SSRIs are inhibitors of cyto­ the HAD compared with the LAD rats (86) order tadalafil overnight. Smith and chrome P-450 isoenzymes order tadalafil without prescription, with paroxetine an especially Weiss (87) have recently shown that ethanol-naive P rats strong inhibitor of the P-450-2D6 isoenzyme purchase tadalafil 10mg without a prescription, whereas flu­ have higher basal levels 5-HT release compared with NP voxamine is an especially potent inhibitor of P-450-1A2. How- SSRIs are combined with medications that are metabolized ever, although acute administration of alcohol results in in- by the P-450 system. Despite their common mechanism of creased levels of serotonin in the brain and periphery of action, there are important pharmacokinetic and pharmaco­ alcohol-naive animals, this release is not altered by a genetic dynamic differences. Despite their name, SSRIs are not predisposition toward high alcohol drinking (88). For The evidence on densities of serotonin receptors in rats example, sertraline and to a lesser extent fluoxetine are rela­ with a genetic predisposition to alcohol drinking is contro­ tively potent dopamine reuptake inhibitors, and the various versial. Alcohol-preferring (P) rats have higher 5-HT1A SSRIs can also block the reuptake of norepinephine (95). In contrast, minic receptors leading to anticholinergic and sedative side the replicate HAD and LAD lines do not display the same effects. Of the most disturbing side effects to SSRIs, initial differences in receptor densities, and in the alcohol-drinking nausea and sexual dysfunction are the most common. Preclini­ cal studies indicate that 5-HT1A agonists and serotonin None of the SSRIs is currently approved for the treatment reuptake inhibitors reduce ethanol intake in P and HAD of alcoholism. The results of several placebo-controlled dou­ rats as well as in unselected rat lines (86,91). In contrast, ble-blind studies using SSRIs for the treatment of alcohol the role of the 5-HT2and 5-HT3receptor systems in alcohol dependence have led to conflicting results. In an Italian drinking behavior is controversial (see ref. Similarly, in a Finnish study of 62 randomized HT2 receptors. Similarly, the role of the 5-HT3 receptor subjects, citalopram was more effective then placebo in alco­ system in mediating ethanol drinking is also controversial, hol drinking outcomes (97). These studies are not consistent with reductions in drinking seen in paradigms using contin­ with two American trials. For example, in a 12-week trial uous access to alcohol, but little efficacy being observed in using fluoxetine in a general sample of alcohol-dependent paradigms using limited access to alcohol. In contrast, stud­ subjects, there were no overall differences between the medi­ ies using serotonin uptake inhibitors such as fluoxetine re- cation and placebo groups (98). At doses of up to 60 mg ported robust decreases in alcohol drinking in the P rats per day in a group of 101 subjects who also received weekly (86,92). Although the overall results of SSRIs for alcoholism treat­ Pharmacodynamics, Pharmacokinetics, and ment are generally negative, there may be subtypes of pa­ Safety tients who benefit from treatment with SSRIs and other There are currently five Food and Drug Administration serotoninergic medications (Table 101. For example, in (FDA) approved selective serotonin reuptake inhibitors a study of 51alcoholics with severe comorbid major depres- 1452 Neuropsychopharmacology: The Fifth Generation of Progress TABLE 101. DOUBLE-BLIND, PLACEBO-CONTROLLED TRIALS OF SEROTONINERGIC AGENTS FOR THE TREATMENT OF ALCOHOL DEPENDENCE Results No. Minus sign means a significant difference in favor of the placebo group. A plus/minus sign is a trend in favor of the medication group or a significant difference in a subsample. AD, alcohol dependence; GAD, generalized anxiety disorder; MD, mood disorder; NR, result not reported. At 1-year follow-up the results for both subgroup of alcoholics showed a favorable response to ser­ depression and alcohol continued to favor the fluoxetine traline in several drinking measures. Given that there may be important subgroups of alcohol­ Other Serotoninergic Medications ics who self-medicate with alcohol, Kranzler and colleagues (Buspirone, Ritanserin, Ondansetron) (102) subsequently reanalyzed their data after using a k- cluster technique to identify type A and type B alcoholics. There are a variety of other medications that affect the sero­ Type B alcoholics are thought to reflect some underlying tonin system but work through different mechanisms than serotoninergic dysfunction because they tend to be more the reuptake inhibitors. The results are mixed and suggest impulsive, have more emotional distress, and have increased that these medications may be effective only for certain sub- severity of alcohol dependence. There were no Buspirone medication differences in type A alcoholics. Similarly, Petti­ nati and colleagues (103) found that in a 14-week placebo- The results of buspirone, a serotonin 1A partial agonist, on controlled trial of sertraline (200 mg per day), there was no alcohol drinking are mixed and may depend on the main effect of sertraline on any alcohol drinking measure, subgroup of alcoholics studied (104–108). Subjects with presumed serotoninergic dysfunctions little evidence of clinical efficacy. In anxious alcoholics, Chapter 101: Alcoholism Pharmacotherapy 1453 however, studies consistently show that buspirone reduces mood and anxiety disorders. This class of medications, like anxiety in subjects and may reduce alcohol drinking and, the SSRIs, blocks the reuptake of serotonin but are far less in one study, days in which alcohol was craved (107). They also block the reuptake of norepinephine and dopamine, and antagonize muscarinic and histaminic receptors to varying degrees. The effect of Ritanserin TCAs on antagonizing muscarinic receptors and histaminic In a large multicentered placebo-controlled trial, 493 sub­ receptors give TCAs substantial anticholinergic and sedative jects were randomized to receive placebo or one of three effects. These anticholinergic effects include dry mouth, doses of ritanserin, a 5-HT2 receptor antagonist, with a constipation, and tachycardia. The antihistamine effects in­ treatment duration of 6 months. The results of the study clude drowsiness and sedation. The TCAs are metabolized showed no differences between the placebo group and any in the liver by the cytochrome P-450-2D6. Of note, alcohol can induce liver enzyme activity and reduce plasma TCA levels. Ondansetron More encouraging are the results of the 5-HT3 antagonist Efficacy ondansetron. A 6-week placebo-controlled study of 71pa- tients, found that 0. Johnson and colleagues (111) TCAs effectively reduce symptoms of depression but have found that among early-onset alcoholics (onset prior to age little effect of alcohol drinking. For example, Mason and 25), 4 �g/kg reduced the intensity of drinking compared colleagues (112) tested the effectiveness of desipramine in to placebo. Among subjects receiving ondansetron, the per- a double-blind, placebo-controlled trial of 71alcohol-de- cent of days abstinent was about 70% compared to 50% pendent subjects with (28 subjects) or without (41subjects) for those subjects treated with placebo (111). Overall, desipra­ no differences between the medication and placebo groups mine did not reduce alcohol drinking, but it was effective in for late-onset alcoholics. In this Although there are suggestions that serotoninergic mecha­ double-blind, placebo-controlled study, imipramine com­ nisms are involved in excessive drinking, the results of using bined with relapse prevention therapy was effective in im­ serotoninergic medications for alcoholism treatment are in- proving depression but had little effect on alcohol drinking. An understanding of which patients may be Among subjects who showed a good clinical response on helped by which serotoninergic medications is complicated depressive symptoms, there was evidence that imipramine by the heterogeneous nature of alcohol-dependent patients was associated with greater reductions in alcohol drinking and the subtle pharmacokinetic and pharmacodynamic dif­ compared to placebo. In summary, the results of these small- ferences among serotoninergic medications. The finding scale studies provide suggestive evidence that there is a that some subtypes of alcoholics may do worse while taking subgroup of patients with coexisting depression who may serotoninergic medications is of considerable clinical inter­ benefit from TCAs. Given the widespread use of SSRIs and other serotoninergic medications, it is likely that there are more The use of lithium for the treatment of alcoholism was alcoholics patients taking serotoninergic medications than suggested on the basis of clinical observations that many those taking all the medications specifically approved for patients with mood disorders, particularly bipolar disorder, the treatment of alcohol dependence combined.

However buy tadalafil toronto, large sample sizes are with schizophrenia are also similar to those in patients with required to distinguish between models order 20 mg tadalafil, especially the poly- schizophrenia generic tadalafil 5mg with amex, but are generally of lesser severity (67–71). In addition However, it has not been possible to distinguish between a to specifying the clinical consequences of schizotaxia more polygenic and a mixed model (77). Among these is whether schizotaxia degree of genetic relatedness decreases, is also compatible always or even usually progresses to schizotypal personality with a model of multiple loci with epistasis (interaction disorder or schizophrenia. Our empiric analyses suggest that between genes) (79). However, the number of susceptibility the basic symptoms of schizotaxia occur in 20% to 50% of loci, the disease risk conferred by each locus, and the degree adult relatives of patients with schizophrenia (68,69). This of interaction between loci all remain unknown. The contri- rate is considerably higher than the rates of schizophrenia bution of individual genes to the familiality of a disorder or schizotypal personality disorder likely to develop in first- can be expressed in terms of (s (i. The false-positives were largely the patible with the existence of a single locus having a value consequence of a combination of multiple testing and the of (s greater than 3. Unless extreme epistasis (interaction use of statistical methodology and significance levels derived between loci) exists, models with two or three loci having from work on single-gene disorders. It should be Despite the failure to identify regions of unambiguous emphasized that these calculations are based on the assump- linkage in multiply affected families, modest evidence for tion that the effects of genes are distributed equally across several regions has been reported in more than one data set. It is quite possible that genes of larger Areas implicated for which supportive data have also been effect are operating in a subset of patients—for example, obtained from international collaborative studies include those from families with a high density of illness. A number of other promising evidence that genetic factors increase the risk for schizophre- areas of putative linkage are also currently under investiga- nia. However, although it is possible to state that, as a group, tion by international consortia. However, in each general population, it is not currently possible to translate case, both negative and positive findings have been ob- this figure to the level of risk for a particular sibling in a tained, and in only two cases, those of chromosomes particular family. Another These positive findings contrast with those from a large important point is that risk to related individuals does not systematic search for linkage in which a sample of 196 af- directly equate with genetic risk because some relatives carry fected sibling pairs, drawn typically from small nuclear fami- one or more susceptibility alleles for schizophrenia but re- lies rather than extended pedigrees, was used (101). In other words, the results of simulation studies suggest that the power of this accumulation of susceptibility alleles, environmental risk study is greater than 0. This study yielded evidence at the level of the definition of Lander and Kruglyak (102) of 'suggestive' linkage to chromosomes 4p, 18p, and Xcen. However, none MOLECULAR GENETICS: LINKAGE STUDIES of the findings approached a genome-wide significance of 0. This was done in the hope that such families, in the search for genes for complex traits (103–106). First, or at least a proportion of them, were segregating genes of no finding is replicated in all data sets. Second, levels of sufficiently large effect that they could be detected unequiv- statistical significance are unconvincing and estimated effect ocally in this way. This approach has been successful in sizes are usually modest. Third, chromosomal regions of other complex disorders—Alzheimer disease, for example, interest are typically broad [often 20 to 30 centimorgan in which mutations in three genes, APP, PS1, and PS2, are (cM)]. In such At the present time, therefore, the linkage literature sup- cases, the disease is of unusually early onset and is transmit- ports the predictions made by Risch (79); it is highly un- ted through multiplex pedigrees in an autosomal dominant likely that a commonly occurring locus of effect size [(s] fashion (80–82). Studies of such large families also initially gions suggest that rarer alleles of larger effect may be segre- produced positive findings in schizophrenia (83), but unfor- gating in some large, multiply affected families. The reasons for this Linkage methods in sample sizes that are realistically have become clear as data from systematic genome scans achievable can detect smaller genetic effects than those in have accumulated; highly penetrant mutations causing the studies to date. For example, it is possible to detect schizophrenia are at best extremely rare and quite possibly alleles with values of (s of 1. However, the purpose of experiment is to reject that priority should now be given to collecting such samples a null hypothesis, and in the face of uncertainty, the burden with a robust clinical methodology that is comparable across of proof remains with the proponents of a particular candi- all interested research groups. Overall, the results in this extensive literature CANDIDATE GENE ASSOCIATION STUDIES are disappointing, but it should be noted that the sample sizes in many of the older studies would now generally be Once genes of smaller effect than (s 1. For this reason, many research- represent functional variants and that few genes have been ers have tried to take advantage of the potential of candidate systematically screened even for common functional var- gene association studies to identify such loci (109,110). However, more promising reports of candidate gene though a potentially powerful means of identifying genes associations have recently appeared, three of which are con- of small effect, association studies are not without their sidered here. First, for a complex and poorly understood disor- der such as schizophrenia, the choice of candidate genes Serotonin 5-HT2A-Receptor Gene is limited largely by the imagination and resources of the researcher. This places a stringent burden of statistical proof Many novel antipsychotic drugs affect the serotoninergic on positive results because of low prior probability and mul- system. The first genetic evidence that serotoninergic recep- tiple testing (111). Second, case–control association studies tors may play a role in schizophrenia came from a Japanese have the potential to generate false-positives because of pop- group reporting an association between a T-to-C polymor- ulation stratification. This problem can be addressed by phism at nucleotide 102 in the 5-HT2A-receptor gene in a using family-based association methods (112), but because small sample (114). A large European consortium compris- of stigma, adult age at onset, and the disruptive effects of ing seven centers and involving 571 patients and 639 con- mental illness on family relationships, family-based samples trols then replicated this finding (115), which was further may be unrepresentative in addition to limited in size. Con- replicated with use of a family-based design (116). Although sequently, family-based studies may introduce more spu- many other studies followed with mixed results, a recent rious results than do case–control studies (113). It would metaanalysis of all available data from more than 3,000 seem unwise, therefore, to discard the case–control study subjects supports the original finding (p. A third problem common to all molecular genetic (117). If we assume homogeneity and studies, larger sample sizes are required than have typically if the association is true, the putative odds ratio (OR) for the been used to date in psychiatric genetics (111). Fourth, even C allele can be expected to be around 1. Sample sizes of 1,000 subjects are then be required replication study will be sufficiently powered to replicate a for 80% power to detect an effect of this size, even at a particular effect. This is because variations may be noted in relaxed criterion of p. Thus, the negative studies are the contribution of a given susceptibility allele in different effectively meaningless, but it is also true that the evidence patient populations as a result of different allele frequencies for association, even in the metaanalysis (p. Further poten- not definitive if genome-wide significance levels are required tial for heterogeneity occurs if the association with the (109). At present, all we can conclude is that the evidence marker is a result of tight linkage with the true susceptibility favors association between the T102C 5-HT2A polymor- allele, or if different subtypes of the disease exist. Given that phism and schizophrenia, but the most stringent burden of all the above factors may influence power, and that none proof has not yet been met. T102C is 678 Neuropsychopharmacology: The Fifth Generation of Progress in complete linkage disequilibrium with a polymorphism tance of schizophrenia is at least consistent with the presence in the promoter region of this gene, but no evidence has as of anticipation, although ascertainment biases offer an alter- yet been found that this has a functional effect either (116). Because pathogenic expanded tri- Recent evidence of polymorphic monoallelic expression of nucleotide repeats are the only known genetic mechanisms the 5-HT2Agene points to the possible existence of sequence for anticipation, these findings have been taken as suggest- variation elsewhere that influences gene expression (118), ing that such mutations may account for at least some of and this may be the true susceptibility variant.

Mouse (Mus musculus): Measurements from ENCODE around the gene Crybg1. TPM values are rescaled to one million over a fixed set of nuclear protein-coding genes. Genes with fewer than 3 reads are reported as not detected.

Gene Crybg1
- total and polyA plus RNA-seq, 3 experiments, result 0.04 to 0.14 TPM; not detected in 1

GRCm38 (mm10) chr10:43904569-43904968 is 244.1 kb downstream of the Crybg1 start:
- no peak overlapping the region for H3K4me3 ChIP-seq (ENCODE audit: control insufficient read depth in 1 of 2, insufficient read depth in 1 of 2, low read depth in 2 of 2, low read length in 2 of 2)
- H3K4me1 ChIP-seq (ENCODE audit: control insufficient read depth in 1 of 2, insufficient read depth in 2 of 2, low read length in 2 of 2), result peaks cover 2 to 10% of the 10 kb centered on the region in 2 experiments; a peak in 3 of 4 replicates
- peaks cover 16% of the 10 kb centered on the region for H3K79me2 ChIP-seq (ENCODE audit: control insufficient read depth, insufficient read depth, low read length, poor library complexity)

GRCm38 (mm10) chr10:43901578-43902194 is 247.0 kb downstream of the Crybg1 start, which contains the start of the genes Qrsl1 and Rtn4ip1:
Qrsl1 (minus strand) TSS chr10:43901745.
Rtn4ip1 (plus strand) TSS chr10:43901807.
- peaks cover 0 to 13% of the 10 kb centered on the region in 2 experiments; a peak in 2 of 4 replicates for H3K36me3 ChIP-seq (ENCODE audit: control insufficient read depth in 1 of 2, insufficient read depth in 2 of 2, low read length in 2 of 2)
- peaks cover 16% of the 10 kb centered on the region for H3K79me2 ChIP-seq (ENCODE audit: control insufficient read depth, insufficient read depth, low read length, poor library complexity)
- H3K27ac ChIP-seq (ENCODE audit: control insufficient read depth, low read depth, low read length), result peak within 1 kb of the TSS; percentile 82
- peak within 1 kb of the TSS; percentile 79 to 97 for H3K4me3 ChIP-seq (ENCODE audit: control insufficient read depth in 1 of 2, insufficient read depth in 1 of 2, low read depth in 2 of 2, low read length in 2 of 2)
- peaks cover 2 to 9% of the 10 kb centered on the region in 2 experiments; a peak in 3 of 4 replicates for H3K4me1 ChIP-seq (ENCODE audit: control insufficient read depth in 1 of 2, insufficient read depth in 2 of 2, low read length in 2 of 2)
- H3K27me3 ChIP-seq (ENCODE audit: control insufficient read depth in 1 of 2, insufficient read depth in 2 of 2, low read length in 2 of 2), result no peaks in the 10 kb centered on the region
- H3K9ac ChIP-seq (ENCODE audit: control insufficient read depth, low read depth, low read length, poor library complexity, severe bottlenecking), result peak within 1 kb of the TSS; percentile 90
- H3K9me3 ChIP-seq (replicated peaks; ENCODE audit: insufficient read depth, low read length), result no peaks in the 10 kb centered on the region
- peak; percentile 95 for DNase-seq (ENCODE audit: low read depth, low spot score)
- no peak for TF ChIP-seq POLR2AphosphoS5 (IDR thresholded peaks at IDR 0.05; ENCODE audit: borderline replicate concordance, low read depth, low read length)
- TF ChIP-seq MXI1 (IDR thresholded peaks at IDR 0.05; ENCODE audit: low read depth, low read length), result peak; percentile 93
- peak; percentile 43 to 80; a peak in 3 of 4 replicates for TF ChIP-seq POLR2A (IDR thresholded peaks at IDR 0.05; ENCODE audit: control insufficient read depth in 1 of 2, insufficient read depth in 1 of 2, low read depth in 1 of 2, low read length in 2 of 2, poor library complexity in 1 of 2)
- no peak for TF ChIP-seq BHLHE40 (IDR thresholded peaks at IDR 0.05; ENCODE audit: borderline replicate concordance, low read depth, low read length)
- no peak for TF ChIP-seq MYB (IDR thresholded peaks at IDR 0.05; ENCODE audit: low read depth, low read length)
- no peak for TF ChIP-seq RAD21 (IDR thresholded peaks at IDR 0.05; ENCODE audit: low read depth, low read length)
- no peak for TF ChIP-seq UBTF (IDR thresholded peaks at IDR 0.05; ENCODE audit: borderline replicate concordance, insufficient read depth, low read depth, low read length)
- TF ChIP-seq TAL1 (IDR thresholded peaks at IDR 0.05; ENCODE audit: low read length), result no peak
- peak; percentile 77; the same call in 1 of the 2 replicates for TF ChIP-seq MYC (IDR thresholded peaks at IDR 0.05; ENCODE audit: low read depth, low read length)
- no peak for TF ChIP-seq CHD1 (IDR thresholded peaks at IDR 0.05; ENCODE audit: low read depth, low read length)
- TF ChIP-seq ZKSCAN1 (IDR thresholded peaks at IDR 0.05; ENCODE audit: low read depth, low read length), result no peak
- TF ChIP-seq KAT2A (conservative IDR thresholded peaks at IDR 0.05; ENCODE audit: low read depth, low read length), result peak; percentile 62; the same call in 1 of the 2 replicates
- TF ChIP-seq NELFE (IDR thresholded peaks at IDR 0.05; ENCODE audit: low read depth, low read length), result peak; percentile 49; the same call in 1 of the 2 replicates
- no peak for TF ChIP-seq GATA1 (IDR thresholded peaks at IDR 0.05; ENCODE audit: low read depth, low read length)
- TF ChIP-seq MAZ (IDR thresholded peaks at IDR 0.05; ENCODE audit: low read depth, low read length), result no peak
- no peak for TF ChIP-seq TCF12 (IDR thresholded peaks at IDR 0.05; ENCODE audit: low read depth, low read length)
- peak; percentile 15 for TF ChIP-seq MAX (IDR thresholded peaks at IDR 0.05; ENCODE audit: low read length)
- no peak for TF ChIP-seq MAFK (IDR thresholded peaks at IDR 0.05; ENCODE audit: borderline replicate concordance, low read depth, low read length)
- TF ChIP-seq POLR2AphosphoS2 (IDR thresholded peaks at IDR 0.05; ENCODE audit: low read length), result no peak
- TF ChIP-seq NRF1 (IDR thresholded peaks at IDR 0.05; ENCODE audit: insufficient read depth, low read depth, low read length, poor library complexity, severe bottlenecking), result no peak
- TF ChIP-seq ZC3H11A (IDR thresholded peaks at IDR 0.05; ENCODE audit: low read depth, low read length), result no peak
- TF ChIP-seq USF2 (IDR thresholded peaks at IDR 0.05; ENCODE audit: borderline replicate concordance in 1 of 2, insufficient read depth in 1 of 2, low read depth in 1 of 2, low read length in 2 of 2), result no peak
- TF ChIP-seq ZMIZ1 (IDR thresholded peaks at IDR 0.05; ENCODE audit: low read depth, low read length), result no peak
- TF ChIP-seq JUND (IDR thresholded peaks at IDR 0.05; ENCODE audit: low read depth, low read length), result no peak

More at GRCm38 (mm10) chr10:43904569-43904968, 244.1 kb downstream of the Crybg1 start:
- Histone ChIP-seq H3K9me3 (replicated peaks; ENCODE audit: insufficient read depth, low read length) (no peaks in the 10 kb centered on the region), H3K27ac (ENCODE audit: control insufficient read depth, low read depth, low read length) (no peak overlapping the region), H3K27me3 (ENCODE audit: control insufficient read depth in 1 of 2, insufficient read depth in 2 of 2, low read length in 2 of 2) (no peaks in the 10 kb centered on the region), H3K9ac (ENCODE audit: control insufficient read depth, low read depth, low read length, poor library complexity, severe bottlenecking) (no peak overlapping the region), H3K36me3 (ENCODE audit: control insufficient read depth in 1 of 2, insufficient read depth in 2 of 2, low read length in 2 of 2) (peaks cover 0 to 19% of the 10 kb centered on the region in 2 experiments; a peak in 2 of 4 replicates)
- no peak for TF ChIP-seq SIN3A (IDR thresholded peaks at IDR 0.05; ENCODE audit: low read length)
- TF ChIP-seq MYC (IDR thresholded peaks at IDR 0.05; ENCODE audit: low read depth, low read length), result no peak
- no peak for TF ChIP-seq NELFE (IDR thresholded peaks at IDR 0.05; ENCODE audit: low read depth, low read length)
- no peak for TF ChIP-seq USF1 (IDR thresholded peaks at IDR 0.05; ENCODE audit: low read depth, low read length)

Mood symp- zapine exert direct effects on negative symptoms indepen- toms in schizophrenia patients have tended to be relatively dent of differences in psychotic purchase tadalafil with amex, depressive cheap tadalafil 20 mg with mastercard, or extrapyrami- Chapter 56: Therapeutics of Schizophrenia 787 dal symptoms (212 discount tadalafil online mastercard,213). Recently, Volavka and colleagues augmentation of an atypical agent, fluoxetine at a mean dose (74) preliminarily reported a prospective double-blind ran- of 49 mg per day produced no improvement in negative domized study, comparing the effects of clozapine, olanza- symptoms when added to clozapine in 33 patients (223). Clozapine (mean dose 527 tional antipsychotics for control of EPS (224). The atypical mg per day) and olanzapine (mean dose 30 mg per day), but agents vary substantially in their muscarinic anticholinergic not risperidone (mean dose 12 mg per day), demonstrated activity; clozapine is strongly anticholinergic, whereas queti- significantly greater efficacy than haloperidol (mean dose apine and risperidone exhibit very low affinity for muscar- 26 mg per day) in reducing negative symptoms (74). Whether primary negative symptoms are Few data are available from controlled trials to guide treat- improved by anticholinergics, as suggested by Tandon and ment of negative symptoms that persist despite optimal colleagues (229), cannot be answered by studies in which treatment with atypical agents (215). Clinicians commonly subjects are treated with conventional agents; by attenuating employ augmentation strategies, but evidence supporting psychomotor side effects of the neuroleptic, the anticholin- this practice is derived mostly from an older literature de- ergic may be improving secondary negative symptoms only. Although the efficacy of augmenta- 5-HT2 receptors, investigators combined haloperidol with tion with muscarinic anticholinergic agents for negative ritanserin, a relatively selective 5-HT2Aand 5-HT1Cantago- symptoms remains poorly established, the potential cogni- nist (216). In a 6-week, placebo-controlled trial, addition tive impairment that these agents can produce is well de- of ritanserin to haloperidol produced significant reductions scribed (232,233). Three of four placebo-con- blockade may improve negative symptoms by enhancing trolled trials demonstrated improvement of negative symp- mesocortical dopamine release. Svensson and colleagues toms following a single dose of amphetamine given orally or demonstrated that 5-HT2 blockade increases firing of mid- intravenously (234–237); in one study efficacy for negative brain dopamine neurons and reverses the effects of N- symptoms was not affected by coadministration with pi- methyl-D-aspartate (NMDA) antagonism (217) and hypo- mozide (236). However, Casey and colleagues (238) found frontality (218) on A10 dopamine neuronal firing. Because no clinical benefit in an extended, 20-week placebo-con- the available atypical agents achieve maximal occupation of trolled trial of amphetamine augmentation of chlorproma- 5-HT2 receptors at usual therapeutic doses (57), it is un- zine. Augmentation trials of psychostimulants added to likely that augmentation with 5-HT2 antagonists (e. Fluoxetine and fluvoxamine signifi- NMDA receptor activity (239). Significant improvements cantly improved negative symptoms when added to conven- in negative symptoms consistently have been produced in tional neuroleptics in three of four controlled trials, placebo-controlled trials by the addition to conventional producing generally modest effects (220). In one study, flu- antipsychotics of agonists at the glycine site of the NMDA oxetine 20 mg per day added to depot neuroleptics de- receptor. D-cycloserine, a partial agonist at the glycine site, creased ratings of negative symptoms by 23% compared to produced a selective, 23% mean improvement of negative a 12% reduction with placebo; this improvement occurred symptoms at 6 weeks that, compared to placebo (7% reduc- despite a mean 20% elevation in haloperidol serum concen- tion), represented a large effect size (. The full trations and a 65% increase in fluphenazine levels (221). Aug- cebo-controlled trial in 36 chronic inpatients with schizo- mentation with another endogenous full agonist, D-serine phrenia (222). In the only reported controlled trial of SSRI 30 mg per kg per day, was associated with significant im- 788 Neuropsychopharmacology: The Fifth Generation of Progress provements in negative, positive, and cognitive symptoms phoric reactions to high-potency conventional agents, al- when added to conventional agents and to risperidone in an though generally not meeting criteria for major depression, 8-week trial (242). Consistent with evidence that clozapine can closely resemble the depressive symptoms often associ- differs from conventional agents in its effects on NMDA ated with the illness (254,259,260). Clozapine, olanzapine, receptor responsiveness, glycine, D-cycloserine, and D-ser- and risperidone have all demonstrated significantly greater ine did not improve negative symptoms when added to efficacy for depressive symptoms compared to conventional clozapine (242–245). Whether strategies that enhance neuroleptics in large, double-blind trials (64,211,261). Path NMDA receptor activation will improve response to other analysis suggested that 57% of the superior response of de- atypical agents remains uncertain, although both olanzapine pressive symptoms to olanzapine compared to haloperidol and quetiapine resemble clozapine in certain models of was a direct effect, whereas effects on negative symptoms NMDA receptor responsivity. Antidepressant activity of the atypical agents may have Existing psychosocial approaches have not achieved notable important clinical consequences because perceived improve- success in the treatment of negative symptoms. Negative ment in anxiety and depression is a strong predictor of com- symptoms are substantially less responsive to CBT than are pliance and emergence of depressive symptoms often ac- psychotic symptoms and patients with prominent negative companies relapse. Adjunctive Agents Similarly, in a pilot study, Kopelowicz and colleagues (246) In a placebo-controlled trial reported in 1989, Kramer (258) found that patients meeting criteria for the deficit syndrome found that addition of desipramine or amitriptyline 5 weeks were relatively less likely to benefit from a program of psy- after initiating haloperidol to acutely decompensated pa- choeducation and social skills training than patients without tients with schizophrenia and depression was associated with prominent negative symptoms. The presence of negative poorer antipsychotic response and did not improve depres- symptoms also predicts poor outcome in vocational rehabil- sive symptoms. Subsequently, Siris and colleagues (262, itation programs for patients with schizophrenia (247). Al- 263) demonstrated that imipramine added to conventional though most forms of outreach and involvement of deficit agents in stable outpatients significantly improved depres- syndrome patients in psychosocial programs may improve sion without adversely affecting psychotic symptoms. In a their quality of life by reducing social isolation and coun- carefully controlled trial, imipramine 200 mg per day was tering apathy, negative symptoms constitute a serious obsta- associated with substantial improvement in depressive cle to participation in such programs and are unlikely to symptoms in 42% of patients compared to 12% with pla- improve with psychosocial treatment. Hogarty and colleagues (176) found that desipramine improved symptoms of depression, anxiety, and psychosis Mood Symptoms when added to fluphenazine decanoate in a placebo-con- trolled trial. Benefits of desipramine were only significant Antipsychotic Monotherapy in female patients and did not achieve significance until Depressive symptoms are common during all stages of schiz- week 12. The investigators noted that improvement of psy- ophrenia and are associated with poor outcome, including chotic symptoms might have resulted from successful pro- relapse and suicide (248–250). It is not uncommon for phylaxis against depressive episodes, which were associated patients to present initially with depression during the pro- with worsening of psychosis. Several trials of tricyclic antide- dromal stage, prior to the appearance of psychotic symp- pressants added to conventional agents have been reported; toms (251). Approximately 25% of first-episode patients this literature generally supports their use for acute and exhibit depression, although estimates of the incidence of maintenance treatment of depressive symptoms in stable comorbid depression vary widely according to choice of di- patients (264,265). Augmentation with selective serotonin agnostic criteria (251–253). The prevalence of depression reuptake inhibitors has been studied primarily as a treat- as defined by moderate scores on depression rating scales ment for negative symptoms—use of these agents in schizo- ranges between 25% and 50% in chronic patients (252, phrenia patients with depression is not well studied. Although considerable overlap exists between symp- larly, addition of antidepressants to atypical agents has not toms of depression and certain negative symptoms (e. Cognitive Symptoms Conventional antipsychotics tend to have little effect on comorbid depression, although anxiety and depression asso- Antipsychotic Monotherapy ciated with acute psychotic exacerbation frequently respond A wide range of cognitive deficits are usually present at the to neuroleptic monotherapy (257,258). However, dys- time of the first psychotic episode (266) and remain stable Chapter 56: Therapeutics of Schizophrenia 789 or only slowly progressive during the course of the illness, effects of atypical agents, particularly because excessive dos- independent of psychotic symptoms (267–269). Cognitive ing can impair performance on time-sensitive tasks and in- deficits are particularly prominent in patients meeting crite- crease anticholinergic exposure. The latter association may indicate Adjunctive Agents that cognitive deficits are a risk factor for tardive dyskinesia, Augmentation with glutamatergic agents has shown prom- or alternatively, that the neurotoxic mechanism responsible ise for cognitive deficits in schizophrenia (279). As noted, for irreversible motoric deficits also compromises cognitive glycine and D-serine improved ratings of cognitive func- functioning. Targeting cognitive impairments is now a tioning when added to conventional neuroleptics (241, major focus of drug development because cognitive deficits 280). Both agents improved the 'cognitive subscale' of the are powerful determinants of vocational and social function- PANSS compared to placebo, and D-serine was also associ- ing and may influence quality of life (36) more than psy- ated with improved performance on the Wisconsin Card chotic symptoms. These findings are of interest given that NMDA antag- The conventional neuroleptics produce small and incon- onists produce in normal subjects deficits in attention and sistent effects on cognitive functioning; sustained attention memory similar to those found in schizophrenia (281,282).